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A lesson in business from the Cherokees

I wanted to share with you this fantastic parable, which I found this week as part of Salli Glover’s motivational makeover.

It's called 'Two Wolves - A Cherokee Parable', and it teaches a lot about management:

An old Cherokee chief was teaching his grandson about life:  "A fight is going on inside me," he said to the boy.

"It is a terrible fight and it is between two wolves. One is evil - he is anger, envy, sorrow, regret, greed, arrogance, self-pity, guilt, resentment, inferiority, lies, false pride, superiority, self-doubt, and ego.

"The other is good - he is joy, peace, love, hope, serenity, humility, kindness, benevolence, empathy, generosity, truth, compassion and faith.

"This same fight is going on inside you - and inside every other person, too."

The grandson thought about it for a minute and then asked his grandfather, "which wolf will win?"

The old chief simply replied, "The one you feed."


Everyone has this fight inside them. But the difference between people who succeed and people who struggle is about how they treat their ‘wolves’.

Some people are feeding their ‘bad wolf’ continually – they worry a lot, focus on what went wrong and see the negative in people and situations. If this is you, what effect is it having on your business?

Everyone, without exception, has fear and self-doubt – but some people succeed in business anyway. What’s their secret?

These are the people who feed their ‘good wolf’. They have a good energy about them, they’re inspiring and positive and make the best of every situation. They aren’t super-human and they still have a lot of negative thoughts. They have simply learned not to fuel it, because they have realised they have a choice.

Sometimes, making that choice takes a bit of effort and practice, especially if your bad wolf has had it a bit too good lately. You also need to be able to catch yourself slipping bad wolf a sly titbit from time to time because old habits die hard.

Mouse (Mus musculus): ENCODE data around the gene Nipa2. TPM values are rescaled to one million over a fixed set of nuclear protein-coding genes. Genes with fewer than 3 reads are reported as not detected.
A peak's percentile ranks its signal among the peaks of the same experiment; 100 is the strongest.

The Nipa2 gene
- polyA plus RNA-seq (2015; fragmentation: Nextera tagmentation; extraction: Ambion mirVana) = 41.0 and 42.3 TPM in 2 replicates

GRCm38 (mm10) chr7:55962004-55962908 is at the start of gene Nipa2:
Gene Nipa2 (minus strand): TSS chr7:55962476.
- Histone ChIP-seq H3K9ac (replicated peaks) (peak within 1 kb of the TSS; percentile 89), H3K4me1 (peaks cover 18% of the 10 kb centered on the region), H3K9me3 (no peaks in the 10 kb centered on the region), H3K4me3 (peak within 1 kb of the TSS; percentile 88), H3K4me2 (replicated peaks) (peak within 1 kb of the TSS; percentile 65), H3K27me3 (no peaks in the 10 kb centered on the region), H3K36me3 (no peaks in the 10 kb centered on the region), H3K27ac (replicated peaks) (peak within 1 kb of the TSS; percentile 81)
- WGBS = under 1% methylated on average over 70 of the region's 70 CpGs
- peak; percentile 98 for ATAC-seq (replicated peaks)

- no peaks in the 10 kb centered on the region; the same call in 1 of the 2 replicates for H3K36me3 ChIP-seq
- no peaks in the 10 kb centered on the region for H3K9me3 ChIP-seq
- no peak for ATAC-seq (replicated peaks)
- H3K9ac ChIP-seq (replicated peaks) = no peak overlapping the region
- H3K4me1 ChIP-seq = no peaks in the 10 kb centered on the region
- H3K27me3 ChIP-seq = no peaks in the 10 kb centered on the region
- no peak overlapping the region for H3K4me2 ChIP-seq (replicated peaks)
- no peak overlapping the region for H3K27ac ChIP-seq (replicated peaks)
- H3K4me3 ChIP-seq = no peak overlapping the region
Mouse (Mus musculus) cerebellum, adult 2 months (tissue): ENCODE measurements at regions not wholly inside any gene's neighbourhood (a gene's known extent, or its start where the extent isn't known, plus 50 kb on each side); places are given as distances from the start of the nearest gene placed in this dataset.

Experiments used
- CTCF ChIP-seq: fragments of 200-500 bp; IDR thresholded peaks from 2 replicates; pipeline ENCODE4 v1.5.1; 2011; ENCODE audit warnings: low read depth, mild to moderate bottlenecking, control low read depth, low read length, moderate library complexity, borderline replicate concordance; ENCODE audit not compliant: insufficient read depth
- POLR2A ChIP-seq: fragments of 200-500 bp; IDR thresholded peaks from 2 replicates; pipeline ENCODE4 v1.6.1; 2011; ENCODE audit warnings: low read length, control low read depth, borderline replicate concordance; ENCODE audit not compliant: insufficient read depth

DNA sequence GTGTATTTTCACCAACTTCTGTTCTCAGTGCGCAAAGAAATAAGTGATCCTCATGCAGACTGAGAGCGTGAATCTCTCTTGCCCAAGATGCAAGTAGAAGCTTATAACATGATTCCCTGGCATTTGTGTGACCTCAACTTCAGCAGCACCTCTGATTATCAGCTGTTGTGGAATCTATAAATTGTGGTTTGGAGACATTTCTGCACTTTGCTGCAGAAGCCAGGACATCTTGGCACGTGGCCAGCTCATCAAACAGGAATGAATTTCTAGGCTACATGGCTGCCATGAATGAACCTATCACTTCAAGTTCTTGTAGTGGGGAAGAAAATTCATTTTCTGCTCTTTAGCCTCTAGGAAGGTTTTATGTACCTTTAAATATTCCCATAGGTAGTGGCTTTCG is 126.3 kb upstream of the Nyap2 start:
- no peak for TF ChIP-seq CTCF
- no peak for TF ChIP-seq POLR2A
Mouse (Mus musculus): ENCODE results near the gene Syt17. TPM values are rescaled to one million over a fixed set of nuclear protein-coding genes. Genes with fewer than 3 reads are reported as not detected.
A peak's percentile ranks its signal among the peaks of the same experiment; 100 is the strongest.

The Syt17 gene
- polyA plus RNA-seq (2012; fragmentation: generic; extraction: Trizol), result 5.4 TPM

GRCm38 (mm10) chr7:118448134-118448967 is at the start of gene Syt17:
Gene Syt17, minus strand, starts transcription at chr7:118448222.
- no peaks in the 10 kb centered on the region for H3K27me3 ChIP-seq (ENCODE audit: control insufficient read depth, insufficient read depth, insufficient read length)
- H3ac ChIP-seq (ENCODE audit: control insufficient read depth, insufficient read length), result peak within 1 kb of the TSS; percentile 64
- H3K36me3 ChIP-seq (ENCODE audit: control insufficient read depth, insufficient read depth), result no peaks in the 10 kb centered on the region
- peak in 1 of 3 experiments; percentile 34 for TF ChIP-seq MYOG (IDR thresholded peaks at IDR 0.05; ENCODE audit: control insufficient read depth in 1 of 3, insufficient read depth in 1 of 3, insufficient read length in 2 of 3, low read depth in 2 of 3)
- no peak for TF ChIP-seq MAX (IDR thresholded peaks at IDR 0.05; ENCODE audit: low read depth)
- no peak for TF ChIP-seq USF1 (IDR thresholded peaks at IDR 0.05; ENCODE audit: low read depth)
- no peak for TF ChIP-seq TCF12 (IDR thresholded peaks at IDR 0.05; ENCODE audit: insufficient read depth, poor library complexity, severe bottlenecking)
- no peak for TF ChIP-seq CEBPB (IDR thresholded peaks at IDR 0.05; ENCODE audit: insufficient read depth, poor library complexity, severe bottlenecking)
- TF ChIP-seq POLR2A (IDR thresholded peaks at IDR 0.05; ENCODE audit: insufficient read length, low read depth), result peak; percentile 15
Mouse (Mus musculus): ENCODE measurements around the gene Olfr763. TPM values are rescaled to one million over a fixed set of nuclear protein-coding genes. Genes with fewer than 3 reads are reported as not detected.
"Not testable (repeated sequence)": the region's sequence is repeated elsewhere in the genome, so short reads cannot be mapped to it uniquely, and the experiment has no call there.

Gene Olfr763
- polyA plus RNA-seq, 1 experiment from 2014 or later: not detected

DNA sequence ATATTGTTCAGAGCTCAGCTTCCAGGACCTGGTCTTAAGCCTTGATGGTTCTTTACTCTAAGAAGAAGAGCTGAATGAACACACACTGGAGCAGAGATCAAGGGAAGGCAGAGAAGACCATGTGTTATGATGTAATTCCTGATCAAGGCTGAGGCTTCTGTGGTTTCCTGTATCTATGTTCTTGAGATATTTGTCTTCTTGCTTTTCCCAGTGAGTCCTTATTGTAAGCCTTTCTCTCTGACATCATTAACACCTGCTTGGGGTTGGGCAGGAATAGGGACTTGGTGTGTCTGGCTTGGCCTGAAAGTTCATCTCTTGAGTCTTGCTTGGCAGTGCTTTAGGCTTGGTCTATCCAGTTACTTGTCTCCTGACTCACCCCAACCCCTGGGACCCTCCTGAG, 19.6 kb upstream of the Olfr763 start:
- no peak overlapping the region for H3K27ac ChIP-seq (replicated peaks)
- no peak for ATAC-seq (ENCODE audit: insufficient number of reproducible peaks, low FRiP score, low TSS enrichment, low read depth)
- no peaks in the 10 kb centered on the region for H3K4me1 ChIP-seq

I found another article by Salli this week about perfectionism, in which she challenges these typical views:
  • We confuse work with accomplishment.
  • We mistake frenetic, mind numbing activity with progress.
  • We do this because we are afraid that we are not yet enough. If we just keep up the running ourselves ragged and taking care of everything and everyone then people will respect us and love us and we can continue to pull off this farcical pantomime that we hope will pass as a successful life.
  • If we walk fast and look busy then hopefully no-one will notice we haven’t got the faintest idea what is going on!

This is classic bad wolf; a lot of us are feeding feelings this kind of stuff under the impression that it’s vital to business success. However, business leadership requires a strong sense of self-awareness, so we know how our weaknesses are affecting our personal productivity and business performance. Leading successful business needs us to be at our best all the time, inside and out.

When you’re struggling with a decision, a supplier or you’re getting stressed and worried, just stop and think – which wolf are you feeding?